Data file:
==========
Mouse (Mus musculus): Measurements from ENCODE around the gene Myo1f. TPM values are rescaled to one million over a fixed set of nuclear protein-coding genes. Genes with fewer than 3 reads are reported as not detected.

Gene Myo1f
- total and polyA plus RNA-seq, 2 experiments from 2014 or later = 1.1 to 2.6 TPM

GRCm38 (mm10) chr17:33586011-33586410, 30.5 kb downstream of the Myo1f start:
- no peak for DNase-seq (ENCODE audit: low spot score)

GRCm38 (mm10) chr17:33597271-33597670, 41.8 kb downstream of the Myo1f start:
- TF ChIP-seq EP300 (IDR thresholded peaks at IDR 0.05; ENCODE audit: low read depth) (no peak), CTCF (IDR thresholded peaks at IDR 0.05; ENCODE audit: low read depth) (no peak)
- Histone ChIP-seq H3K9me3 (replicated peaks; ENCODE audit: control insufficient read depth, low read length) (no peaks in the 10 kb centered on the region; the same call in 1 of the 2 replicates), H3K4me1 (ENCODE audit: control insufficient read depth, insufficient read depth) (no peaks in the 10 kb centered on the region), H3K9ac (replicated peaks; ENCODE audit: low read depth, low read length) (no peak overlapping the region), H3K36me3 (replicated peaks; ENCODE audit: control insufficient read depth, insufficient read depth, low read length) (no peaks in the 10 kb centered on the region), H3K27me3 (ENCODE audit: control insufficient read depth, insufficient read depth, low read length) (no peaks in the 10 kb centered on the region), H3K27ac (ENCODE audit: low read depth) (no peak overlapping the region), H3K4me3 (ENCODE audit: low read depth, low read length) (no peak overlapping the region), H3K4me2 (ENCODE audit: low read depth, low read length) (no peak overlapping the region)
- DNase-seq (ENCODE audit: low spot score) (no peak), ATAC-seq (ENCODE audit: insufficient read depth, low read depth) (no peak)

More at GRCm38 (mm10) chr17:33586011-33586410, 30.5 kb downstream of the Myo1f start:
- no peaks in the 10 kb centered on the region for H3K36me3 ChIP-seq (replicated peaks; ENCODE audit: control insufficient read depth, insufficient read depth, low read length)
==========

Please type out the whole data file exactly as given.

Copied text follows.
Mouse (Mus musculus): Measurements from ENCODE around the gene Myo1f. TPM values are rescaled to one million over a fixed set of nuclear protein-coding genes. Genes with fewer than 3 reads are reported as not detected.

Gene Myo1f
- total and polyA plus RNA-seq, 2 experiments from 2014 or later = 1.1 to 2.6 TPM

GRCm38 (mm10) chr17:33586011-33586410, 30.5 kb downstream of the Myo1f start:
- no peak for DNase-seq (ENCODE audit: low spot score)

GRCm38 (mm10) chr17:33597271-33597670, 41.8 kb downstream of the Myo1f start:
- TF ChIP-seq EP300 (IDR thresholded peaks at IDR 0.05; ENCODE audit: low read depth) (no peak), CTCF (IDR thresholded peaks at IDR 0.05; ENCODE audit: low read depth) (no peak)
- Histone ChIP-seq H3K9me3 (replicated peaks; ENCODE audit: control insufficient read depth, low read length) (no peaks in the 10 kb centered on the region; the same call in 1 of the 2 replicates), H3K4me1 (ENCODE audit: control insufficient read depth, insufficient read depth) (no peaks in the 10 kb centered on the region), H3K9ac (replicated peaks; ENCODE audit: low read depth, low read length) (no peak overlapping the region), H3K36me3 (replicated peaks; ENCODE audit: control insufficient read depth, insufficient read depth, low read length) (no peaks in the 10 kb centered on the region), H3K27me3 (ENCODE audit: control insufficient read depth, insufficient read depth, low read length) (no peaks in the 10 kb centered on the region), H3K27ac (ENCODE audit: low read depth) (no peak overlapping the region), H3K4me3 (ENCODE audit: low read depth, low read length) (no peak overlapping the region), H3K4me2 (ENCODE audit: low read depth, low read length) (no peak overlapping the region)
- DNase-seq (ENCODE audit: low spot score) (no peak), ATAC-seq (ENCODE audit: insufficient read depth, low read depth) (no peak)

More at GRCm38 (mm10) chr17:33586011-33586410, 30.5 kb downstream of the Myo1f start:
- no peaks in the 10 kb centered on the region for H3K36me3 ChIP-seq (replicated peaks; ENCODE audit: control insufficient read depth, insufficient read depth, low read length)